Don’t Look

Out of town at a Flanigan’s that seems unusually quiet for 11 pm. My friend who lives in the area, in whose company I’m loitering by the hostess’ podium along with six others, tells me that it’s always like this. That it’s maybe not the safest area but that the Flanigan’s is for some reason peaceful. Family-friendly. And accordingly, as she’s making this remark about family-friendliness, we’re taken up and escorted to a booth, the eight of us, by a 30ish waiter (who’s fashioned a slender mohawk of his hair in rebellion against its thinning) and we pass, en route, a booth with four people in it: there’s a couple in their mid-/late-20s on one side of the booth and, on the other, a large older woman with her hair in a bun looking makeup-less and maternal beside her daughter, maybe fourteen or fifteen years old, who really does bear a considerable resemblance to the older woman but for the fact that she, the teen, has Down syndrome and braces and long black hair to contrast her mother’s blond.

The girl sits looking mannerly and dutiful with her hands folded gently on the table and her posture strict and straight save for the soft forward jut of her head, its leftward tilt, and it’s this earnest angling of her face that makes her look inquisitive and innocent and kind. Her expression says nothing.

The girl and I make eye contact but I break it quickly for fear that her mom might see me and take offense, mistake my glance for a stare.

(It isn’t until I’m seated that I consider how a person who loves this girl — to say nothing of the girl herself — could perhaps be bothered more by a stranger’s conspicuous effort not to look than by his propensity to stare.)

Half of the TVs in the restaurant are playing a baseball game and half are playing a UFC fight from October. My friends and I are seated across the aisle, diagonally, from the booth that seats this girl and her mother and the young straight couple.

The fight that’s playing when my friends and I take our seats is quick to end. Several minutes of ceremony ensue as the next pair of fighters make their way to the cage.

The girl’s eyes are crossed and she looks pensive. Maybe. Her companions talk and talk but she’s yet to say a word. Her attention is plugged mostly into the restaurant’s entrance, watching patrons trickle in, until, as the next fight begins, her eyes start drifting toward one of the TVs.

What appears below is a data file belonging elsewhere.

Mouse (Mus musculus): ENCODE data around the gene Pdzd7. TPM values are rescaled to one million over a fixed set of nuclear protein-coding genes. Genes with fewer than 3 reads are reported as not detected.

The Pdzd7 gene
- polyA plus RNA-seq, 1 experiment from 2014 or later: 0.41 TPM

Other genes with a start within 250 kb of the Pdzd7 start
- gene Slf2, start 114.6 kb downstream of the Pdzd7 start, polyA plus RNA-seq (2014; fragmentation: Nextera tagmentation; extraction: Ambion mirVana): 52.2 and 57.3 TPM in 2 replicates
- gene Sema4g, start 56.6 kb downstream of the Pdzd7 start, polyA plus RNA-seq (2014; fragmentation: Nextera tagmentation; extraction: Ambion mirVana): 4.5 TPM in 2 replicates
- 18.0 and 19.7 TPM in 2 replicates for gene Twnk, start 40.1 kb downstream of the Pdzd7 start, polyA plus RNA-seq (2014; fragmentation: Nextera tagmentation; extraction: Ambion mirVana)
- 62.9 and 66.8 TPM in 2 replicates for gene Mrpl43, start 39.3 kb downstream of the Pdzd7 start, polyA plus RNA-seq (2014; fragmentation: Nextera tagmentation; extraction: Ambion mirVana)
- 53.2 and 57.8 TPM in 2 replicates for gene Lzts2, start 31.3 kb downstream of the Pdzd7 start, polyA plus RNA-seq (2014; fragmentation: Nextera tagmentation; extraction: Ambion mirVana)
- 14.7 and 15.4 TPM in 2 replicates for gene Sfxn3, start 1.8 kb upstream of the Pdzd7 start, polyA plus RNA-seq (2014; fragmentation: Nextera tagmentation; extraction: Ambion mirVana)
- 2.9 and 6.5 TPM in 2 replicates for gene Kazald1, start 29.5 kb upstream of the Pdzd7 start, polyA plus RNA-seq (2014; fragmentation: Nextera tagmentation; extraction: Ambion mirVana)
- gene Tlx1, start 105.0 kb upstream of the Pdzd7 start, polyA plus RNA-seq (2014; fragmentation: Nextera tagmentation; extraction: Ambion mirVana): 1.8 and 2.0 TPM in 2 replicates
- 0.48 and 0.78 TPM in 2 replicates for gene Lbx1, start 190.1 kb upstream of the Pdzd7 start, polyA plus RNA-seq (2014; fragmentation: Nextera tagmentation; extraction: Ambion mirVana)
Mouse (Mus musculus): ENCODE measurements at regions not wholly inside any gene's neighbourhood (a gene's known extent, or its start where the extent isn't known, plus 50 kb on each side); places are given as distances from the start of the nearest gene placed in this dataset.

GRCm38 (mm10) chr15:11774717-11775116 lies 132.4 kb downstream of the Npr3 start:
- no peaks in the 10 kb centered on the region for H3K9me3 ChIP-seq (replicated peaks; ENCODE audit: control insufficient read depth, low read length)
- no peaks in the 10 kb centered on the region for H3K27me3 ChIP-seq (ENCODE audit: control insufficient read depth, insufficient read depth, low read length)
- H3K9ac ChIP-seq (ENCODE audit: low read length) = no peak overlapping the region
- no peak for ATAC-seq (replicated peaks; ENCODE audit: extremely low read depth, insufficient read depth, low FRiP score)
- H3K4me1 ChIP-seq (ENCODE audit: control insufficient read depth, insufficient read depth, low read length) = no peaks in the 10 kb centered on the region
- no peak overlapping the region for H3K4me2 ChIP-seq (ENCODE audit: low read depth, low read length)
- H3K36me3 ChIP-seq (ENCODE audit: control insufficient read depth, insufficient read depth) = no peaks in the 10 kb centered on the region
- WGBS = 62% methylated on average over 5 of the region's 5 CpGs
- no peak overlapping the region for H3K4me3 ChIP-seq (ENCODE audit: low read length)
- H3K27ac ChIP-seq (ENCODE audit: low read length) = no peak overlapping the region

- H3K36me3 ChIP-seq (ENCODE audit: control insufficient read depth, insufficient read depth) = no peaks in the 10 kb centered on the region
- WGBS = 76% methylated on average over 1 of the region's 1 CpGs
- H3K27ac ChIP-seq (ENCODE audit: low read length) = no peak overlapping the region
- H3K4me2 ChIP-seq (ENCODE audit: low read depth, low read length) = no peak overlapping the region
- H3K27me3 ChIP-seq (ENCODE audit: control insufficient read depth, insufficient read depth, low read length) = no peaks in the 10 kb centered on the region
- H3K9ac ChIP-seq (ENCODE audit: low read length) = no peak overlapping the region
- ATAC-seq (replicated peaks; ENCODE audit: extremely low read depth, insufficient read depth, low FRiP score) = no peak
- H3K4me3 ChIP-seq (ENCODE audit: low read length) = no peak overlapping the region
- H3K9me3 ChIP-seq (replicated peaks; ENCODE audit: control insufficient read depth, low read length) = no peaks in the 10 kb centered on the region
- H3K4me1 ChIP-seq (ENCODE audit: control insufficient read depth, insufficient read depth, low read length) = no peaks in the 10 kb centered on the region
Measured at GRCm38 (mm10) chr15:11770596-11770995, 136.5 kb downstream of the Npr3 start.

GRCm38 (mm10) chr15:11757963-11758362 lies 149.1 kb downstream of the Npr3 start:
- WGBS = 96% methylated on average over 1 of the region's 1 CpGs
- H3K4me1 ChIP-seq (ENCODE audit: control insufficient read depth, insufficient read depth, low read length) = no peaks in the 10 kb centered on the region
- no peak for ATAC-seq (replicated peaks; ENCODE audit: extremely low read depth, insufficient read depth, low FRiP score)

I’m looking at the TV above her head, she’s looking at the one above mine.

Older woman notices the girl’s attention drifting. Looks up to see what she’s watching: preliminaries of the fight. Older woman seems OK with this. She turns back to the young couple across from her, and I, meanwhile, am staring into my beer and being very inconspicuous and how’s the weather yes good good.

Fight begins and straight away it’s brutal. One of these guys is a perfect marksman and lands a quick succession of punches that that leave his opponent dazed, stumbling, straying from consciousness on stiffening legs until they’re up against the cage wall, both fighters, grappling on the fence until apparently their faces collide by chance and now suddenly the nose of the marksman, the guy who’d been winning a moment earlier, is broken. The referee steps in. They’re separated.

The teen watches. Head tilted. Her blinking is sparse, deliberate.

The fight recommences and the two fighters are quickly back against the fence, their faces and shoulders glazed with red. The marksman wrenches an elbow free from his opponent’s embrace and uses it to open the man’s eyebrow and in so doing releases a quick dribblestream of blood. The gore becomes torrential and the fighers are again separated. A close-up of the split eyebrow appears on screen. A medic comes and pours water over the wound and then parts it further with his forefinger and thumb so that the blood runs pale and swift.

Audible groans all over the restaurant.

The older woman looks up, sees what’s onscreen, sees her daughter watching and tells the girl to stop, look away. The daughter keeps watching until her mother grabs her by the chin and redirects her face to the table.

I check my phone.

Their food arrives.